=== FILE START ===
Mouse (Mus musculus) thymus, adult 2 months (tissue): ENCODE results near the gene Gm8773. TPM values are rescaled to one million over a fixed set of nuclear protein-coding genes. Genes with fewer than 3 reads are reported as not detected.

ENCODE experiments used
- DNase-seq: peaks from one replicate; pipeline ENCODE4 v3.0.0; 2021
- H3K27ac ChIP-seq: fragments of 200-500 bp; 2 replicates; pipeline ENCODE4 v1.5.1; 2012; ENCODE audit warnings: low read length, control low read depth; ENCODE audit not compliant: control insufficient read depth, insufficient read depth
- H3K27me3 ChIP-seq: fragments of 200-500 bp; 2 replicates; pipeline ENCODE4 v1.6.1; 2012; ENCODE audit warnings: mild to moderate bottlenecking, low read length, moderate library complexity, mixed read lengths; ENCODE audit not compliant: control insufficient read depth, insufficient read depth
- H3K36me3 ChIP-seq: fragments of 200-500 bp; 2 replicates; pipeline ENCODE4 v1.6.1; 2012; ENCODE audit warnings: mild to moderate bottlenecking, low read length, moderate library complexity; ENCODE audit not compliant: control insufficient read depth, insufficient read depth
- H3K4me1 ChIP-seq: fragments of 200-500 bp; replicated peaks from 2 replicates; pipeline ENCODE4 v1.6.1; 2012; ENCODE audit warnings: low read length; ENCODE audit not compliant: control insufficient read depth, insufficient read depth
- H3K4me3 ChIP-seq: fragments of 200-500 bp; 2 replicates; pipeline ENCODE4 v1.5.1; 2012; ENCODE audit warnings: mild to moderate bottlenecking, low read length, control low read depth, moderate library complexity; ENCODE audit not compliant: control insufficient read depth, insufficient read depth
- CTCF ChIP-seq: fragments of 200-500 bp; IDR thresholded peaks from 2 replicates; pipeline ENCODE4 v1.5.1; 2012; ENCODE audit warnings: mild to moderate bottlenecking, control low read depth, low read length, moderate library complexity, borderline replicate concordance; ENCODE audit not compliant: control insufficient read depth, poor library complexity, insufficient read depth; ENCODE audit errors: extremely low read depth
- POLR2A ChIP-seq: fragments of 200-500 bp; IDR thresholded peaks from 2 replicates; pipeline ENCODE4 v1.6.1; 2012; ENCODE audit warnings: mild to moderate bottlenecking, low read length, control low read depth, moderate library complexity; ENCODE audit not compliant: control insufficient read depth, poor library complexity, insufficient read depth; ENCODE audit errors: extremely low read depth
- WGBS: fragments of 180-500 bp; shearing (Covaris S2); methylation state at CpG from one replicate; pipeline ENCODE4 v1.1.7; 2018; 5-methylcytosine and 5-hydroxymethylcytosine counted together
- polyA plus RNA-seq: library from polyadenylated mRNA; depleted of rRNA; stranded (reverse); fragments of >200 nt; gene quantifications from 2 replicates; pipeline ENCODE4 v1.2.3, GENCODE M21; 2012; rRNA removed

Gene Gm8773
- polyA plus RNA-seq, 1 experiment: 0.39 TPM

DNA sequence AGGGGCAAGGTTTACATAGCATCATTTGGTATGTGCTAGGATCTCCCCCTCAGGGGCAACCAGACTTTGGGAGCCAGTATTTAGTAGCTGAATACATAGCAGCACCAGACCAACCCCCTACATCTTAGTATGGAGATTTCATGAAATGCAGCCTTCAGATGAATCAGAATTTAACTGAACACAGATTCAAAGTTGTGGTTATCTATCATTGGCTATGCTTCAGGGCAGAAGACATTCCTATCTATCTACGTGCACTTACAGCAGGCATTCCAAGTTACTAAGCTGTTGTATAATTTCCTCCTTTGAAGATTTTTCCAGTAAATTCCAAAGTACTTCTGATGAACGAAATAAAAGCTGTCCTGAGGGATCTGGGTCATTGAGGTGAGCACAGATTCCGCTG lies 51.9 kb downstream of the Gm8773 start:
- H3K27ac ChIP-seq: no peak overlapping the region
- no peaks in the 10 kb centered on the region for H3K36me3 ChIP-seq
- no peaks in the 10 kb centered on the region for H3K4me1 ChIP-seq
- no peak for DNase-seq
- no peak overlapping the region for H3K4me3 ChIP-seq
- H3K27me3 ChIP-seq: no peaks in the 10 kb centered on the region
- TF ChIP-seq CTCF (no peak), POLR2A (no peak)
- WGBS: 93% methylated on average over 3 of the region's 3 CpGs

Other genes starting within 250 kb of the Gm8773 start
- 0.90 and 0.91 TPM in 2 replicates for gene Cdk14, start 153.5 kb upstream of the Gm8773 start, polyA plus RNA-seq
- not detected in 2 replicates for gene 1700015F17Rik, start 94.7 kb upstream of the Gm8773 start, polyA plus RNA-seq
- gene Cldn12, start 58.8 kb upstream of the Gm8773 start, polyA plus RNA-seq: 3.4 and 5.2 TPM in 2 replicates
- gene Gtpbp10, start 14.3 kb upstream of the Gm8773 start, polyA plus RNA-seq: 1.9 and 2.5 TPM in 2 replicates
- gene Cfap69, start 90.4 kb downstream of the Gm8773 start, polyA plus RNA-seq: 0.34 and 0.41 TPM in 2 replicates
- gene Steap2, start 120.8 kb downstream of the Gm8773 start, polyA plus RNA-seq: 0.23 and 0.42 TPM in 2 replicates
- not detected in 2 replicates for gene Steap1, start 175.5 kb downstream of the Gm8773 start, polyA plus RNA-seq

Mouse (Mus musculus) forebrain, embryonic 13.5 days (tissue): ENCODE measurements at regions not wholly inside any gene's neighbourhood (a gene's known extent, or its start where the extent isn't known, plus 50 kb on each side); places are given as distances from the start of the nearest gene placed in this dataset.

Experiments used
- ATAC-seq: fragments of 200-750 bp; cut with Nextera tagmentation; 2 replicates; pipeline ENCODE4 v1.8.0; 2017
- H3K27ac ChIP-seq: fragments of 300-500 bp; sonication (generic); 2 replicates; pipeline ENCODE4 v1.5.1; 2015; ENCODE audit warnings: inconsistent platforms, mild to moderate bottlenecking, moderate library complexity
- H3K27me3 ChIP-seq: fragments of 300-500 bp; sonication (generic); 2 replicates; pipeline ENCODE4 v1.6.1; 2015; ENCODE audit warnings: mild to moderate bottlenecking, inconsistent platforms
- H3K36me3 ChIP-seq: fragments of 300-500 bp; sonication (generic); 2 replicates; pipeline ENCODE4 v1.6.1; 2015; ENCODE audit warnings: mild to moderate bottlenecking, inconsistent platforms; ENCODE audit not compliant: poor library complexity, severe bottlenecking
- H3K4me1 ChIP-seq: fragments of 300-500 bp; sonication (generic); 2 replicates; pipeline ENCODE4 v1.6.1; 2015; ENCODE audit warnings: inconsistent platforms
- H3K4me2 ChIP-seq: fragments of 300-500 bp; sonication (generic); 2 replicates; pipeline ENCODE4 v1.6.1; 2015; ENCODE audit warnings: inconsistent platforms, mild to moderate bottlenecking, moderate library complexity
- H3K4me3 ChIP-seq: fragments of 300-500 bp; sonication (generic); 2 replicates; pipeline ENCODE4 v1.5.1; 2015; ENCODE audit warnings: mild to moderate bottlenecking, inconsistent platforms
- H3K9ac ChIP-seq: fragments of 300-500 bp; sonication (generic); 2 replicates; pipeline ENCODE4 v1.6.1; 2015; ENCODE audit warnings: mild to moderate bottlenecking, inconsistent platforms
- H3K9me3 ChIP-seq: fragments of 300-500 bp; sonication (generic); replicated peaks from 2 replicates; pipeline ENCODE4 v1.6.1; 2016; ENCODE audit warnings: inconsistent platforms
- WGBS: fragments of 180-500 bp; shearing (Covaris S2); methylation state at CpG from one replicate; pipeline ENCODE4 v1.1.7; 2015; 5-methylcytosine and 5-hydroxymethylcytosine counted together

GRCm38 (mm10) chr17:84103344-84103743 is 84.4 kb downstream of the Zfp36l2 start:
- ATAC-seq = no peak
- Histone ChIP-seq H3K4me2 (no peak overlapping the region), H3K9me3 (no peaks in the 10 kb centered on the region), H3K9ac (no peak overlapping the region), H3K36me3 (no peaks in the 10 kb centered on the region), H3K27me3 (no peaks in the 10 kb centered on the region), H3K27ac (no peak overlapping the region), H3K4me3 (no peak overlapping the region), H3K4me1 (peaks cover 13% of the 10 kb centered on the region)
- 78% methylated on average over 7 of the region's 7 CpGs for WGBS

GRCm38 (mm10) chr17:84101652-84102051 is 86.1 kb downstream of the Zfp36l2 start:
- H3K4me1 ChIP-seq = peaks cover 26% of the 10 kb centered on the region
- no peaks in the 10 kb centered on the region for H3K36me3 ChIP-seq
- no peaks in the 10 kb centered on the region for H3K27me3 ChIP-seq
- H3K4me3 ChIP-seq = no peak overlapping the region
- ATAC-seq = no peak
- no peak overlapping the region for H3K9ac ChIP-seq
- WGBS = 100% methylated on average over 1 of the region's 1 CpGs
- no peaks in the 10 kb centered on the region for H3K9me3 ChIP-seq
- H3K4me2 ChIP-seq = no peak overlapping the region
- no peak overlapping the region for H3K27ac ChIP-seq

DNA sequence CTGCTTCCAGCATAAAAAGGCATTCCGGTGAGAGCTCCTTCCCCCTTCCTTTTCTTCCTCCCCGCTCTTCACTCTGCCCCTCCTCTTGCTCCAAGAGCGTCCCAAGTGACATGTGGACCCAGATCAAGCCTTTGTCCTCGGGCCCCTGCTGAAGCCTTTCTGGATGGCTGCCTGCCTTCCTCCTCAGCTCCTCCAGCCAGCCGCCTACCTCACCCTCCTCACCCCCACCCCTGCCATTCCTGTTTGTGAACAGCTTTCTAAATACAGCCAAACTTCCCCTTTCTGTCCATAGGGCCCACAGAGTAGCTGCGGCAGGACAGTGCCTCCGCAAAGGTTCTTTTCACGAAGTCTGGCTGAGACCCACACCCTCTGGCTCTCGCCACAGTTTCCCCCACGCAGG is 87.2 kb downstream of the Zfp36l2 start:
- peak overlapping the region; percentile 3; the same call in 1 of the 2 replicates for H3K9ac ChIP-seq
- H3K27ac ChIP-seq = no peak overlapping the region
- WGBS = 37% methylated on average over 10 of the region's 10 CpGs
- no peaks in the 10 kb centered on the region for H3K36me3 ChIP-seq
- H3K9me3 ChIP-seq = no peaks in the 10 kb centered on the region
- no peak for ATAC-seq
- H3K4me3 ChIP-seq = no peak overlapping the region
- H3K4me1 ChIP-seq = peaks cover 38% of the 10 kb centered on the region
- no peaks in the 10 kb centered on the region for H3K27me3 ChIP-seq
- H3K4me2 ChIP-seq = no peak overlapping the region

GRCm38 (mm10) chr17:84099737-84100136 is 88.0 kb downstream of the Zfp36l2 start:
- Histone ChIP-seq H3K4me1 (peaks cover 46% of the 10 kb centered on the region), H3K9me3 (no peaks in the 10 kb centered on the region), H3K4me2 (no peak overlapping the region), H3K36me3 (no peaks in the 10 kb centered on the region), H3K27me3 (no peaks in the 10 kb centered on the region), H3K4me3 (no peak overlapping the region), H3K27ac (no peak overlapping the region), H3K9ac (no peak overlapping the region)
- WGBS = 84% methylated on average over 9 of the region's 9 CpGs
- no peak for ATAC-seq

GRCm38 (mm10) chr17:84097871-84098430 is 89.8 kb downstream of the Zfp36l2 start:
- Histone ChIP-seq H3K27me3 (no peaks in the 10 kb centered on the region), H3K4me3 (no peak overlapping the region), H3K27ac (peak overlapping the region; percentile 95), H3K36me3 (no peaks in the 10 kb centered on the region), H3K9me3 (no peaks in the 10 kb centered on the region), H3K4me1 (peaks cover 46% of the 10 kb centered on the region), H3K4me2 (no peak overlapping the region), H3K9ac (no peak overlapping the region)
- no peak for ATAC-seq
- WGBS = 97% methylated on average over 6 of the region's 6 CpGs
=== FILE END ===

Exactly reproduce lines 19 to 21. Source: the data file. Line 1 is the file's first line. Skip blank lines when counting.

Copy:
- no peak for DNase-seq
- no peak overlapping the region for H3K4me3 ChIP-seq
- H3K27me3 ChIP-seq: no peaks in the 10 kb centered on the region